Swedish Girl In London

London Life: Bright Lights, Big City. Now what's on TV?

Friday, November 04, 2005

Blame the Name Game

Anglosaxons have really got the hang of nick names. They happily refer to their PMs and presidents as Tony and Bill, and it only takes them five minutes of acquaintance to come up with a new pet name for you. (Normally, all you have to do is cut the name in two & add the endings -ster, -ie or -er.)

"Hey, Billster! Fancy a pint?"

As a Swede, I’m incapable of this easy familiarity. I mean, just calling people by their first name makes me feel a bit like an American presidential candidate, for Pete’s sake.

It’s not that we Swedes don’t want to call each other by nick-names. We try our best. But all those cute monikers tend to stay in e-mails, I’ve noticed, when you feel less self-conscious about using them.

Anyway, this maybe goes some way towards explaining why my blog-nicks are so uniformly rubbish. Just look at my own signature! “Swedish Girl”, for crying out loud! It sounds like you are either

A) jumping up and down and shouting – “look at me, look at me, I’m blonde and tall!” (I am neither, but in the blogosphere, who can tell?)

or

B) severely lacking in imagination (oh, but that I am!).

And then my friends get stuck with naff labels like Señorita, Aurora, Le Français and Doc.

But wait a minute - perhaps I shouldn’t blame this on my Swedish-ness? After all, I’ve come across a plethora of cool Swedish nicks since I started blogging. Oh bugger, that’s my last line of defence gone. Normally, if I’ve done something stupid, I always plaintively say: “But we do it like that in Sweden.”

5 Comments:

At 11:02 PM, Anonymous South American Girl said...

Hi, again!

Here, very deep into the South, we are very fond of giving pet names to our politicians, as well. Our elected presidents, for instance, have got not only their names fashioned into the shape of diminutive suffixes, such as Carlitos, Fernandito or Adolfito, listing them all could be dull, indeed!*, but also enduring monikers, which are still fresh within the memory of my people. Here it goes the most recent and memorable ones,

-Chupete (Dummy)
-Cabezón (meaning that his head is just that big like a balloon)
-Tuertín (kind of cross-eyed; but in his particular case, one eye looks in towards his nose and the other one towards the sky… :-?)
-Pingüino (Penguin)

*I’m from a country which had 5 presidents just within a week! Oh, that was the outcome of Chupete’s crash. Seized by an infuriated mob, Fernandito, alias Chupete, had to leave the House of Government in a helicopter! After that, our Congressmen picked out 5 provisional presidents, and then, five months later, a brand-new president, democratically elected, showed up again.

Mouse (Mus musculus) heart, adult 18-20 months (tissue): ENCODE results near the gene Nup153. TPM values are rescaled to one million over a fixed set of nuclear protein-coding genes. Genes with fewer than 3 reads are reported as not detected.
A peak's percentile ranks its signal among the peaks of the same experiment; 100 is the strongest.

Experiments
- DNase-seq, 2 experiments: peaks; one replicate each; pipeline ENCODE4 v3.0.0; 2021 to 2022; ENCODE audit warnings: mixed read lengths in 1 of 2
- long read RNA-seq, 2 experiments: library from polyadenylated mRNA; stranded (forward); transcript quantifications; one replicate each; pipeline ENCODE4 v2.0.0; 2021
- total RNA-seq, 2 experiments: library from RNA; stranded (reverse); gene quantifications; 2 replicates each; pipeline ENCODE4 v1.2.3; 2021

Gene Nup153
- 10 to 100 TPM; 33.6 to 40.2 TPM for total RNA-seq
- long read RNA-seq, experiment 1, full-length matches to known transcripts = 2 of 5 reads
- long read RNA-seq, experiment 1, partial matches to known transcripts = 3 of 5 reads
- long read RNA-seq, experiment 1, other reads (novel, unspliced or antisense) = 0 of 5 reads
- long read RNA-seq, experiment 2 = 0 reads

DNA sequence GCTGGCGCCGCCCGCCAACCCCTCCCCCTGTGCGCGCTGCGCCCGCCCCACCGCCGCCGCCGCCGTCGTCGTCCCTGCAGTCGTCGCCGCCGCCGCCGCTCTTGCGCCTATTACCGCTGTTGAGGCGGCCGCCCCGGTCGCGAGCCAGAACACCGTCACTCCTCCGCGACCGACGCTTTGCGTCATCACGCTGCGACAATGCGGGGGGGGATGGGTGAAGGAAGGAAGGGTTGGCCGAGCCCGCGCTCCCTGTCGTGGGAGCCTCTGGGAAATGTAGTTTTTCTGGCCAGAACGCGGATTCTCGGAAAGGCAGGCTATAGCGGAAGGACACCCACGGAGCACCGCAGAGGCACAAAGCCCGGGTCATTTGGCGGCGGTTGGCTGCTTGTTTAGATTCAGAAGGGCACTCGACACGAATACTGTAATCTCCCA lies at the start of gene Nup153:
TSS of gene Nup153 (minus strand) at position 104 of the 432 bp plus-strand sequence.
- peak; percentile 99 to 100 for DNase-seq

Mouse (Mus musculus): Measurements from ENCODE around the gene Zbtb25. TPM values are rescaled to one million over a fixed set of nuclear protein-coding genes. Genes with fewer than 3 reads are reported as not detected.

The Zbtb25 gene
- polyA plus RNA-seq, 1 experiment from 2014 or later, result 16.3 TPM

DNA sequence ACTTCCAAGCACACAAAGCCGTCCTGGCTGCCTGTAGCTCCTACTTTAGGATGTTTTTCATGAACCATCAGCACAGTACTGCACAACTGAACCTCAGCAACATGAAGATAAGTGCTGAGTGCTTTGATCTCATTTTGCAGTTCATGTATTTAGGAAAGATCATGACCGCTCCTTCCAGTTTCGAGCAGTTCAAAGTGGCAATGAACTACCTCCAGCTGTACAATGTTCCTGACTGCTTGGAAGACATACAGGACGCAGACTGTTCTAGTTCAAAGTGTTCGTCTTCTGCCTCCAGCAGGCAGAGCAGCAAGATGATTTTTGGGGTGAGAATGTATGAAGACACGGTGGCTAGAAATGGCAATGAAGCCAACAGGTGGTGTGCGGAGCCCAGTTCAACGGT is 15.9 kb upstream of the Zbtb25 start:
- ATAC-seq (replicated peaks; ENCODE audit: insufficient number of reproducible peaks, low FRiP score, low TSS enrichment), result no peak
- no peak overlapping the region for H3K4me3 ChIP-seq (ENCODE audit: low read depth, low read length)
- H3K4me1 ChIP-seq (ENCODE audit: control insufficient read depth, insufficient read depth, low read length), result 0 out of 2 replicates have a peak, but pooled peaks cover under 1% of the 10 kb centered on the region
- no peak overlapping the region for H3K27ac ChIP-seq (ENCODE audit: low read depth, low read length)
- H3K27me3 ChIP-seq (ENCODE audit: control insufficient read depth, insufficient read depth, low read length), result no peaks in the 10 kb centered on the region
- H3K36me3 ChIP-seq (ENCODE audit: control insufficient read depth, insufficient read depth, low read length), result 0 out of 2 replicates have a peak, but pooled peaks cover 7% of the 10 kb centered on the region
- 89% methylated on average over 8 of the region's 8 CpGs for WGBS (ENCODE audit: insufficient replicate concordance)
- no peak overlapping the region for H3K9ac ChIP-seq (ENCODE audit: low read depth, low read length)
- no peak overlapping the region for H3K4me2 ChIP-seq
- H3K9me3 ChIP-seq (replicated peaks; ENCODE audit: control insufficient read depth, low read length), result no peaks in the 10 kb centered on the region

With regard to your blog-nicks, I wouldn’t say that they "are so uniformly rubbish". They’re just blog-names and they're OK.

Keep up writing! Your posts are interesting and funny!

Best wishes.

 
At 10:50 AM, Blogger Emmanuel said...

Thanks for visiting. This post reminds me how we used to do this in elementary school. Every kid in the club would get a name ending on -i. No matter which name, we always managed.

 
At 9:14 AM, Blogger Swedish Girl said...

Whey-hey, that's a lot of presidents in one week!

I'd stick with the one called Penguin, that's kinda cute... although I'm trying to figure out how came to be called it. Is he very small, wears a suit (and sometimes scoot across the ice on his tummy)?

Thanks for stopping by again, South American girl!

 
At 4:26 PM, Anonymous south american girl said...

Lol. Five presidents in a week were close to become of a scary movie!!!

He isn’t small, neither that cute. A sweet little thing scooting across the ice on his tummy? Mm. Nope. The penguin you’ve posted today (08 November 2005) IS nice. Instead, the one I’m talking about is tall, gawky and temperamental. He’s not smart –more often than not you can see his jacket kind of fluttering in the wind, which reminds you of an untidy school boy blazer- and we call him Penguin because he was born and bread in a region of our country where always snows in winter. Most of us see him as the man who has come from the land of perennial ice.

Ah! There’s something missing. Penguin is also called “Tuertín”, so his full moniker would be “Cross-Eyed Penguin”. Over there, you might be thinking that we’re cruel. But the point is that we’re tired of him and of his disgraceful manners, which make us ashamed to have him as President! Humour is supposed to have a cathartic effect on people…

 
At 4:33 PM, Blogger Swedish Girl said...

Hehe, cross-eyed penguin! Full marks for creativity I'd say!

That penguin DOES sound scary. More like that demented Penguin in one of the Batman films, if you remember?

 

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